3.3.5 Total Productive Maintenance (TPM)

Introduction to Total Productive Maintenance (TPM)

In 1971, the Japan Institute of Plant Maintenance (JIPM) defined TPM as a system of maintenance covering the entire life of the equipment in every division including planning, manufacturing, and maintenance. Because of its targeted achievement to increase productivity out of the equipment, the term TPM is sometimes known as Total Productivity Management.

The JIPM runs the annual PM Excellence Award and they provide a checklist for companies applying for the award. There are 10 main items in the checklist:

Prevention is Better than Cure (Rule TPM) [Lip, 1989]

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Why is TPM Useful?

In modern day manufacturing and service industries, improved quality of products and services increasingly depend on the features and conditions of organisations' equipment and facilities. In the late 70's, there was heavy snow in Sapporo, the northern-most island of Japan. Because the workers could not get to work, Matsushita's vacuum cleaner factory stood still. Mr. Matsushita thought, 'Can we not rely on our workers for production?' A year later, the first unmanned-factory in the world was born. As the production relied 100% on equipment, TPM became mandatory.

Today, there are many similar examples such as Fujitsu-Fanuc, the world's most advanced unmanned-factory, which uses reliable computer controllers for manufacturing automation. Likewise super-computers run 24 hours a day all over the world to provide uninterrupted services to the banking, finance, air-flight, hotel, tourist, telecommunication and other service industries. However, this would not be possible without TPM.

TPM is a programme for fundamental improvement that involves the entire human resource. When implemented fully, TPM dramatically improves productivity and quality and reduces costs. As automation and labour-saving equipment take production tasks away from humans, the condition of production and office equipment increasingly affects output, quality, cost, delivery, health and safety, and employee morale. In a typical factory, however, many pieces of equipment are poorly maintained. Neglected equipment results in chronic losses and time wasted on finding and treating the causes.

Equipment Effectiveness is Everyone's Responsibility

Both operations and maintenance departments should accept responsibility of keeping equipment in good conditions. To eliminate the waste and losses hidden in a typical factory environment, we must acknowledge the central role of workers in managing the production process. No matter how thoroughly plants are automated or how many robots are installed, people are ultimately responsible for equipment operation and maintenance. Every aspect of a machine's performance, whether good or bad, can be traced back to a human act or omission. Therefore no matter how advanced the technology is, people play a key role in maintaining the optimum performance of the equipment.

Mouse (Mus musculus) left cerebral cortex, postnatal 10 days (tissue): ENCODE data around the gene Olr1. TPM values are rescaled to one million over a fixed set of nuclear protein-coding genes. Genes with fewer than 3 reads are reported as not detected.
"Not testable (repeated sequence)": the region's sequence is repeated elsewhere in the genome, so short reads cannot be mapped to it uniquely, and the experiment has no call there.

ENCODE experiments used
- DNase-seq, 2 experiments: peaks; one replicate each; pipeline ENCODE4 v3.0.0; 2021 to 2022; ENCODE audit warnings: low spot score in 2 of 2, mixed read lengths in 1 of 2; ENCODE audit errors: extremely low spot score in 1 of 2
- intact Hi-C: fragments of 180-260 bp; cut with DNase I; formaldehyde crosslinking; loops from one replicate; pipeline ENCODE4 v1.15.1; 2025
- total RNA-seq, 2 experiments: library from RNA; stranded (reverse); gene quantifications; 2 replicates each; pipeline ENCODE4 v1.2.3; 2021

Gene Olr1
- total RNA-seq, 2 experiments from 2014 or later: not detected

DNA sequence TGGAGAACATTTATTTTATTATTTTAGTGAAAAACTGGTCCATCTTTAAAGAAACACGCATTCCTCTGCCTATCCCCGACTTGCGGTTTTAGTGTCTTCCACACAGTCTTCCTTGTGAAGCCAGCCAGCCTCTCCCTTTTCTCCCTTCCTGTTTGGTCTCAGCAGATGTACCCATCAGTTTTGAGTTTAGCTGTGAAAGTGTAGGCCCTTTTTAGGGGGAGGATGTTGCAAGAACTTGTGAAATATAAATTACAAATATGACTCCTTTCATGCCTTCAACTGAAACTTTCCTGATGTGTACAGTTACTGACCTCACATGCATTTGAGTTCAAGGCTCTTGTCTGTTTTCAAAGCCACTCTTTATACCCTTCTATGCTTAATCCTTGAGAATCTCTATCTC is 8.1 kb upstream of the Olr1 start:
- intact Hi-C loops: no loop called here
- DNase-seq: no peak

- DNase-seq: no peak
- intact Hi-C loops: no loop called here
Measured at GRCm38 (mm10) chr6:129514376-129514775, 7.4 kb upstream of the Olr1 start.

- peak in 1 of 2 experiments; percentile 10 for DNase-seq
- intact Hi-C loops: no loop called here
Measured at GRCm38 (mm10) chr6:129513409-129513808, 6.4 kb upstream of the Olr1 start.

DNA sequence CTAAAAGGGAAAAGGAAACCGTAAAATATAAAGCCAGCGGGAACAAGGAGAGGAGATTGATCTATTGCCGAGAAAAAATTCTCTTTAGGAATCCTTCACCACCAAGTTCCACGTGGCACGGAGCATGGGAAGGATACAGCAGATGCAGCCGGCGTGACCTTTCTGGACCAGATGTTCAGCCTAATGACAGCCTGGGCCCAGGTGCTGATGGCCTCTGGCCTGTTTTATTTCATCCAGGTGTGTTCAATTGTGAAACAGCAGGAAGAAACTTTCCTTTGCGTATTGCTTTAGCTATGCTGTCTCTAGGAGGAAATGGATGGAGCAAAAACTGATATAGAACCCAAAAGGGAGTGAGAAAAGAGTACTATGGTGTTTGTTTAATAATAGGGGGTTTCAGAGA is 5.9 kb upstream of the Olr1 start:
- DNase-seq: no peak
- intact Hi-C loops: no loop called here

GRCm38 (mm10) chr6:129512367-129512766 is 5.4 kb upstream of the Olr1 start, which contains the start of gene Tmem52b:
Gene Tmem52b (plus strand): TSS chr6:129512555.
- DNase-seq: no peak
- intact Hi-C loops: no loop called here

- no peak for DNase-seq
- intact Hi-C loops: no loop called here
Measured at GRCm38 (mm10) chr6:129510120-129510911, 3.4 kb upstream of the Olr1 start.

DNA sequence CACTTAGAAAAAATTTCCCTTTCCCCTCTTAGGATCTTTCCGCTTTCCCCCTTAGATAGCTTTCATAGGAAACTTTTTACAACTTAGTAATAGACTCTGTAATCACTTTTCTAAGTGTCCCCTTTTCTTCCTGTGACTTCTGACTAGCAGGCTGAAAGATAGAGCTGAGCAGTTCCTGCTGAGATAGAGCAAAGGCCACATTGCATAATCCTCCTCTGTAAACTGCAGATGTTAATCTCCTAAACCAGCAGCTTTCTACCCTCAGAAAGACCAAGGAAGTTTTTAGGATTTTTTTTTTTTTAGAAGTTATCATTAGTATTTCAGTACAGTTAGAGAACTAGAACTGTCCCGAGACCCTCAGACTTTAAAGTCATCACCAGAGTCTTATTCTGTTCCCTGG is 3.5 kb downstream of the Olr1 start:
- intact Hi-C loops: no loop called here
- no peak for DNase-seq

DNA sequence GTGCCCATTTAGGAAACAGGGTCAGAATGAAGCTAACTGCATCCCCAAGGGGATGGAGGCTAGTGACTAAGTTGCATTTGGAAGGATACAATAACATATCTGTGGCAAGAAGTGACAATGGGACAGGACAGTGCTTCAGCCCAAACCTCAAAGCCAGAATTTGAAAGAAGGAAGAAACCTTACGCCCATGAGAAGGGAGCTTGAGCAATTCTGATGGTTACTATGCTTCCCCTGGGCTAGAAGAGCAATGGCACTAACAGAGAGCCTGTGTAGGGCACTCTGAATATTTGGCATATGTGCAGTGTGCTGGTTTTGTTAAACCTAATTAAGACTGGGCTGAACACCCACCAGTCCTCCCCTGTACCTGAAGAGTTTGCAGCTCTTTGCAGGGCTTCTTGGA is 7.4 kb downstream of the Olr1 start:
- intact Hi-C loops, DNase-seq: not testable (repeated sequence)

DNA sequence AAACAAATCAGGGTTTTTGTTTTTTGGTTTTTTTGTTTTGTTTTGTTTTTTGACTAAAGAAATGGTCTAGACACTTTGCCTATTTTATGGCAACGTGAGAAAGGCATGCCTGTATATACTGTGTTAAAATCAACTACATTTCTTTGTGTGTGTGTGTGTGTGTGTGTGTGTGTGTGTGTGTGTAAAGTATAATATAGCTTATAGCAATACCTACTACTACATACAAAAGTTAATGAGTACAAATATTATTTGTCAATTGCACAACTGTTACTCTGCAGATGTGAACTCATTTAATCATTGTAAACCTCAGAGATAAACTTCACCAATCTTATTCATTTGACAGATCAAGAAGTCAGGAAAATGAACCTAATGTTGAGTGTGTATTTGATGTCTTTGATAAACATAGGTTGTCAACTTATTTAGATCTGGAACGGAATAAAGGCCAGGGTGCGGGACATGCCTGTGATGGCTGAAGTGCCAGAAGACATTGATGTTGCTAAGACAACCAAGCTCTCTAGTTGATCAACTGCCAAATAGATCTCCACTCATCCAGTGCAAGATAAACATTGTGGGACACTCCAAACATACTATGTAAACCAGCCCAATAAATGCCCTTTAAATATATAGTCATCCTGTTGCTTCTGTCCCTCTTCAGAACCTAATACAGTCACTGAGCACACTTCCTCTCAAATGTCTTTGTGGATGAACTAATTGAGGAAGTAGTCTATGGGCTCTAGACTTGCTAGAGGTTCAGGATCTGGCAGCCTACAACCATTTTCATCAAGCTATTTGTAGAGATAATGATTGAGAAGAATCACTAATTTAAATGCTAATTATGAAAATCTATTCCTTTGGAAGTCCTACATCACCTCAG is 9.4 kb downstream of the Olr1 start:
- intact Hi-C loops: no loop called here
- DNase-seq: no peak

When company employees accept this point of view, they will see the advantage of building quality into equipment and building an environment that prevents equipment and tools from generating production or quality problems. This company-wide team-based effort is the heart of TPM. It represents a dramatic change from the traditional "I make -- you fix" attitude that so often divides workers. Through TPM, everyone co-operates to maintain equipment the company depends on for survival and ultimately for profitability.

Goals and Objectives of TPM

The goal of TPM is to increase the productivity of plant and equipment. Consequently, maximised output will be achieved through the effort of minimising input -- improving and maintaining equipment at optimal levels to reduce its life cycle cost. Cost-effectiveness is a result of an organisation's ability to eliminate the causes of the 'six big losses' that reduce equipment effectiveness:

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How to Implement the TPM?

Implementation plans for TPM vary from company to company depending on the level of maintenance and particular plant requirements. TPM consists of six major activities:

  1. Elimination of six big losses based on project teams organised by the production, maintenance, and plant engineering departments.
  2. Planned maintenance carried out by the maintenance department
  3. Autonomous maintenance carried out by the production department in seven steps.
    Step 1: Initial cleaning
    Step 2: Actions to address the causes and effects of dust and dirt
    Step 3: Cleaning and lubrication standards
    Step 4: General inspection training
    Step 5: Autonomous inspection
    Step 6: Workplace organisation standards
    Step 7: Full implementation of autonomous maintenance
  4. Preventive engineering carried out mainly by the plant engineering department
  5. Easy-to-manufacture product design carried out mainly by the product design department
  6. Education and training to support the above activities
TPM can be successful in achieving significant results only with universal co-operation among all constituents involved with the six activities listed above. Once a decision has been made to initiate TPM, company and factory leadership should promote all six of these activities despite excuses that may come from various quarters.

Through these activities, the company can gradually eliminate the losses shown in Figure 8.2, establish a more effective relationship between operators and machines, and maintain equipment in the best possible condition.

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